Location: Midlands
Posts: 239
Who gives a stuff about the radio when she looks this good!!!!

YouTube - Guzzlerboy's Channel
Guzzler is offline  
Old 12th Oct 2010, 06:57
  #15 (permalink)  
 
Join Date: Jul 2007
Location: 51.50N 1W (ish)
Posts: 1,008
Personally I would discard the Microair from any list of mine; it seems if you get a good one they are excellent value, a poor one is too fond of return trips to Australia to attempt to improve so they work properly (and fail to get better for more than 6 months).

The TRIG in all its guises is an excellent bit of kit, nothing but praise.

For future proofing the COM the Funkwerk ATR833 is excellent.

For GPS anything by Garmin if you like 'vector' mapping. Both Airbox and Flymap do nav. on a representation of the CAA (or Jepp) charts, if you prefer that. I find their smaller units unsatisfactory (very limited useful zoom range) unless used always to show you where you are on the chart you are holding. If the Garmin 695 fits your size/budget it is a magic bit of kit.

Whatever you fit will depend for reliable operation on high quality wiring and installation - don't skimp on that or your money on boxes is wasted.
Fitter2 is offline  
Old 12th Oct 2010, 08:18
  #16 (permalink)  
 
Join Date: Dec 2003
Location: Australia
Posts: 833
Look at the XCom transceiver. Much better than Microair by reports.
XCOM 760 VHF Aircraft Transceiver for Sport Aircraft, Ultralights and other Aircraft Needing Clear Powerful Transmission LSA, Light sport aircraft

Last edited by rjtjrt; 12th Oct 2010 at 09:45. Reason: Spelling
rjtjrt is online now  
Old 12th Oct 2010, 09:36
  #17 (permalink)  
 
Join Date: Jul 2007
Location: 51.50N 1W (ish)
Posts: 1,008
I would endorse the quality of the XCOM, now they have sorted out their early software issues. Probably the best integral intercom of any VHF COM set.

However it has neither a 'grandfather rights' CAA approval number, nor EASA Form 1 and so is ineligible for any UK radio installation licence. I gather people have been creative with their paperwork to get around this.....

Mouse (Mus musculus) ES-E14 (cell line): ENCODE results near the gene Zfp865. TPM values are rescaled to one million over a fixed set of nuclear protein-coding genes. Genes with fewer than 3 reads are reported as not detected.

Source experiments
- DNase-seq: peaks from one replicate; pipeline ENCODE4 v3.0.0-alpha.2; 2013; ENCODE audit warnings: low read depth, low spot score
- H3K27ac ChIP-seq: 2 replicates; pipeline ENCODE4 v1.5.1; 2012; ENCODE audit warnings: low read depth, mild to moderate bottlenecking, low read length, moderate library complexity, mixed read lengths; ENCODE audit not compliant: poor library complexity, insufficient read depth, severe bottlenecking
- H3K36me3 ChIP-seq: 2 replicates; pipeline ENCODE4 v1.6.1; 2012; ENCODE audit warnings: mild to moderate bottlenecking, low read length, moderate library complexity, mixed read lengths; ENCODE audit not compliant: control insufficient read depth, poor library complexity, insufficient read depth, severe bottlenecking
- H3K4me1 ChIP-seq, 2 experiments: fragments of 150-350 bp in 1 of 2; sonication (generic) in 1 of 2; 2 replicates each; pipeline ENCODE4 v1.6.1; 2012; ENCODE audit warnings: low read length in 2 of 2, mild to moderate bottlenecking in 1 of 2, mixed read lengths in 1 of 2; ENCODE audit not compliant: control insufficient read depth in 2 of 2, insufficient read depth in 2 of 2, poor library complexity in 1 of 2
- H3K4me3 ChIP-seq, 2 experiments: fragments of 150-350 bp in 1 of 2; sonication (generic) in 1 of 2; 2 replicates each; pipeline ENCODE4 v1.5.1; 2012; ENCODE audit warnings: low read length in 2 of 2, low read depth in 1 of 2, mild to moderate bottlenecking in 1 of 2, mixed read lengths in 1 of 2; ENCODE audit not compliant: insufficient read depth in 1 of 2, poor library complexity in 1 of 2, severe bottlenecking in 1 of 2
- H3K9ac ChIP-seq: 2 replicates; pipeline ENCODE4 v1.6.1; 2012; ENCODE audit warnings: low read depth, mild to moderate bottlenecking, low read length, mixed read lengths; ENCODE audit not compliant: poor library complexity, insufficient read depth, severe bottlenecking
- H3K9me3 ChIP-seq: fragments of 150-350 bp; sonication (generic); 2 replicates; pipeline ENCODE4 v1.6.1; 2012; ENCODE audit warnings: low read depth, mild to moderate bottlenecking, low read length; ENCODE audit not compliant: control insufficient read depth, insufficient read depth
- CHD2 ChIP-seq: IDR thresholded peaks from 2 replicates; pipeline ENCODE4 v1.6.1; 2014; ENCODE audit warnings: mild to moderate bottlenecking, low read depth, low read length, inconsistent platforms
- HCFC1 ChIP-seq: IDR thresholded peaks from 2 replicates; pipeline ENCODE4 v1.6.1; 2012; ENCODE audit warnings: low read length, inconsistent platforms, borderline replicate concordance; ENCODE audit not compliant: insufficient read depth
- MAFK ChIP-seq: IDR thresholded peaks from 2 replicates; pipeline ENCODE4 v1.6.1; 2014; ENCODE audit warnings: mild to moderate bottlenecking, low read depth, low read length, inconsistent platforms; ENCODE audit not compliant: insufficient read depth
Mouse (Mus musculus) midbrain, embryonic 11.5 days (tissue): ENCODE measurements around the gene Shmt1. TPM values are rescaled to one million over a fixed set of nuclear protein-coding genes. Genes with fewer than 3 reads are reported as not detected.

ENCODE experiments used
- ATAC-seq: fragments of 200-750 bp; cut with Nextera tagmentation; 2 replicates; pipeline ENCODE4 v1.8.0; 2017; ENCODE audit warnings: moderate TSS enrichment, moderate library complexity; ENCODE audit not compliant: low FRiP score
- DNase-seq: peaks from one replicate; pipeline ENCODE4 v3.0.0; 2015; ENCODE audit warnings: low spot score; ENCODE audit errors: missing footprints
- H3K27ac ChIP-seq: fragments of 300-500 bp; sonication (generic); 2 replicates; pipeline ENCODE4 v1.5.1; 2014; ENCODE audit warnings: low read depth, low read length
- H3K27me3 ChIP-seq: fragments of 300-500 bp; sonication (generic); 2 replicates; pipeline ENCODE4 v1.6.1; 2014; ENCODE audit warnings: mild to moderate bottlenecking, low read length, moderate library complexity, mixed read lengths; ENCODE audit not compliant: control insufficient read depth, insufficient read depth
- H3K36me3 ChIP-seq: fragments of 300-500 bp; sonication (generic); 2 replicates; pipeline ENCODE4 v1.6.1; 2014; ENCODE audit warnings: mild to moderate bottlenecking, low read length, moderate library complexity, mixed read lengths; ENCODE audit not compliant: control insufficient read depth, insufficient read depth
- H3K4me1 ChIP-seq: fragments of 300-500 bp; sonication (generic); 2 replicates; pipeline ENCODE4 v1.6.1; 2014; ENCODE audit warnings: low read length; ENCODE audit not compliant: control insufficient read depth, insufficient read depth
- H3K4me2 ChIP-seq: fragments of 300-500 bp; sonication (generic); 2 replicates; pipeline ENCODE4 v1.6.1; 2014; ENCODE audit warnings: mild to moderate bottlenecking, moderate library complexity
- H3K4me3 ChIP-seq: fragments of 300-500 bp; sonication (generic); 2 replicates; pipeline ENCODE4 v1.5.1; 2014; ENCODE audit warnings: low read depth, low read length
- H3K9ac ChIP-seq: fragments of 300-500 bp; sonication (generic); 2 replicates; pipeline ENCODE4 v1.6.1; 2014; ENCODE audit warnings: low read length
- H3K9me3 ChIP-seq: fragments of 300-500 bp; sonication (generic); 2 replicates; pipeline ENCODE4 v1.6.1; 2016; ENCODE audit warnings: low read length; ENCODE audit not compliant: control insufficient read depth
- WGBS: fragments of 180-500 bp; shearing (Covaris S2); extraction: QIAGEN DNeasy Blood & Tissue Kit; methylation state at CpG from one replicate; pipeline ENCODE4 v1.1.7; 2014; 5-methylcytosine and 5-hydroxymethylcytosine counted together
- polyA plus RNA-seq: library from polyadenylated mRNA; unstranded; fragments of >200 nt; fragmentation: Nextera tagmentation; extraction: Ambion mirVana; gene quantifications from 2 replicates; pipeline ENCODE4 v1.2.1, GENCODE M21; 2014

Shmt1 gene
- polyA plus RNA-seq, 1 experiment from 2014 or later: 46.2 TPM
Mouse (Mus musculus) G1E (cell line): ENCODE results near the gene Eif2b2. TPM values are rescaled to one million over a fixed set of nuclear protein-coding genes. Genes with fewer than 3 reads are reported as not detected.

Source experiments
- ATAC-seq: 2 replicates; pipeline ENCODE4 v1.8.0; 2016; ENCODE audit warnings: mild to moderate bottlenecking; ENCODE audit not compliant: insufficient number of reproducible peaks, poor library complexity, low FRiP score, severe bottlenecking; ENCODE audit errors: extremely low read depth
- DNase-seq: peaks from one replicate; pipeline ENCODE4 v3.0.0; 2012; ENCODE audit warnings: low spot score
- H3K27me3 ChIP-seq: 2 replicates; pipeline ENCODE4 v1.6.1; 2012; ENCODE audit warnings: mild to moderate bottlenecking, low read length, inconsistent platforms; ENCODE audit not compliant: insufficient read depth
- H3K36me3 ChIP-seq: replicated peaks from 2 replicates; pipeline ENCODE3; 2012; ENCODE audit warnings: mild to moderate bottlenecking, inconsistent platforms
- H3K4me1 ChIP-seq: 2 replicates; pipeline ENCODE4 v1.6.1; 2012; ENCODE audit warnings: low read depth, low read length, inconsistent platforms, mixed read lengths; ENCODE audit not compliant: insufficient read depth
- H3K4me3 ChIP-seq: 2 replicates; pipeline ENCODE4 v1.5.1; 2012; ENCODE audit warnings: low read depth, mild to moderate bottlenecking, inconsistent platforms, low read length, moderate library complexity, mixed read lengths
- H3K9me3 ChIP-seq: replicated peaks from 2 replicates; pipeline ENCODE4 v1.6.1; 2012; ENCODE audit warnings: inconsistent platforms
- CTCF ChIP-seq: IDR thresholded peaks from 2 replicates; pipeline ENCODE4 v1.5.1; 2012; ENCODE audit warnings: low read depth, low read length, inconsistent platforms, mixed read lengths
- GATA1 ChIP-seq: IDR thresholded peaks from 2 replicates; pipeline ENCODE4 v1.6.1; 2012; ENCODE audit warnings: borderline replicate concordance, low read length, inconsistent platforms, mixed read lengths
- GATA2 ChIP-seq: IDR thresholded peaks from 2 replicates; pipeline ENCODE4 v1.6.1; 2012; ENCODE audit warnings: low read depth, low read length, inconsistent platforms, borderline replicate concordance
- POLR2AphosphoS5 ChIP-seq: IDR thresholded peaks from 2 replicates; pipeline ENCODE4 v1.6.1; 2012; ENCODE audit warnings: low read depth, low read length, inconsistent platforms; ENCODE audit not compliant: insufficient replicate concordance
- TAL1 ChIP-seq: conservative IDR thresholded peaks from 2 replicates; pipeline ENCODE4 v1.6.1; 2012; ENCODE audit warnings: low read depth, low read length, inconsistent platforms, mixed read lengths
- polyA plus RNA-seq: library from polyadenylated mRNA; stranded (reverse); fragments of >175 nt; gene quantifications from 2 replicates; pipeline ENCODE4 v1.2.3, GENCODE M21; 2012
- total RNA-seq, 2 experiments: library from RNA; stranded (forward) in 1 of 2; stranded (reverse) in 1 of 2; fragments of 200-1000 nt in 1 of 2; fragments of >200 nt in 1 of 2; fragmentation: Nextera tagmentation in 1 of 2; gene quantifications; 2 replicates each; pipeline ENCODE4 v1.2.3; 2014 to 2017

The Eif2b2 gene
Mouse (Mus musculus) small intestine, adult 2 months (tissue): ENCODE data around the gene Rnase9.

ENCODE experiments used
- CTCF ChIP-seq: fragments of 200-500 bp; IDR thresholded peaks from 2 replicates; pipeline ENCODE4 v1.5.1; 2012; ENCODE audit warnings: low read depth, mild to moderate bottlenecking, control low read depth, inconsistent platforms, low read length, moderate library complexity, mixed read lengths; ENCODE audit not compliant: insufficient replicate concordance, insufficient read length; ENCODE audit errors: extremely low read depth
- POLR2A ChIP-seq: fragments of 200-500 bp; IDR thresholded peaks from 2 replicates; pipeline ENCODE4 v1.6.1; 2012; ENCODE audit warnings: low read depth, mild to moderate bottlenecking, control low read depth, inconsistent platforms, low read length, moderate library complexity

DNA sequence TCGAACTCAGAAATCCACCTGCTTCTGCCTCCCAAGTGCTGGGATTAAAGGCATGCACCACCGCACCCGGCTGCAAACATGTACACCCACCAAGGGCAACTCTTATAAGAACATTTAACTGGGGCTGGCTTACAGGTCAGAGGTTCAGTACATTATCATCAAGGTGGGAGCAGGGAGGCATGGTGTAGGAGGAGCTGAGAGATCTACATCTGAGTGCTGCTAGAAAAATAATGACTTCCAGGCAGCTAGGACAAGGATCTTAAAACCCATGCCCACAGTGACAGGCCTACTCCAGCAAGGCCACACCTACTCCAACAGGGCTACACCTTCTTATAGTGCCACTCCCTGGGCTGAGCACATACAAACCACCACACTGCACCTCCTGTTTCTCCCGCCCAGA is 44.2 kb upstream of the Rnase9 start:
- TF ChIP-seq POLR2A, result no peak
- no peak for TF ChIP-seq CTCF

Fitter2 is offline  
Old 12th Oct 2010, 09:40
  #18 (permalink)  
 
Join Date: Jun 2003
Location: EuroGA
Posts: 13,786
This may be on a tangent but you don't need a Form 1 with a radio, for it to be installable on a G-reg.

An FAA 8103-3 is just fine, if the radio is a new part.

In fact, from digging around a while ago in CAA docs, any paperwork providing traceability is good enough, but nobody has a financial incentive to tell you that

What you need to do an installation in an ICAO CofA aircraft is Approved Data (e.g. a TSO), which is a different thing from traceability.
IO540 is offline  
Old 12th Oct 2010, 09:55
  #19 (permalink)  
 
Join Date: Jan 2008
Location: Hants
Posts: 42
GPS - Garmin 695. Looks a great all round product with the bonus of a big bright screen and emergency back up instrumentation.
A fellow pilot has the 695 and whilst he is pleased with the screen size etc and controls, he is unhappy that it has less mapping data (for Europe at least) than the x96 predecessors. This was confirmed by transair who he bought it from.
rocco16 is offline  
Old 12th Oct 2010, 10:23
  #20 (permalink)  
 
Join Date: Jun 2003
Location: EuroGA
Posts: 13,786
There is also the new Avmap EKP 5.

Unfortunately, all the large-screen units (the above, the 696, etc) have a battery life of under an hour, in reality, which is not great for the loss of electrical power scenario.

Regardless of details of map data I would go for a big unit over the Garmin x96 anytime. I have a 496 in the yoke (as a backup, and for its audio TAWS function which does work very well) and the map is too tiny for flying with, if this is to be your only GPS.
IO540 is offline  

Thread Tools
Search this Thread

Contact Us Archive Advertising Cookie Policy Privacy Statement Terms of Service

Copyright 2018 MH Sub I, LLC dba Internet Brands. All rights reserved. Use of this site indicates your consent to the Terms of Use.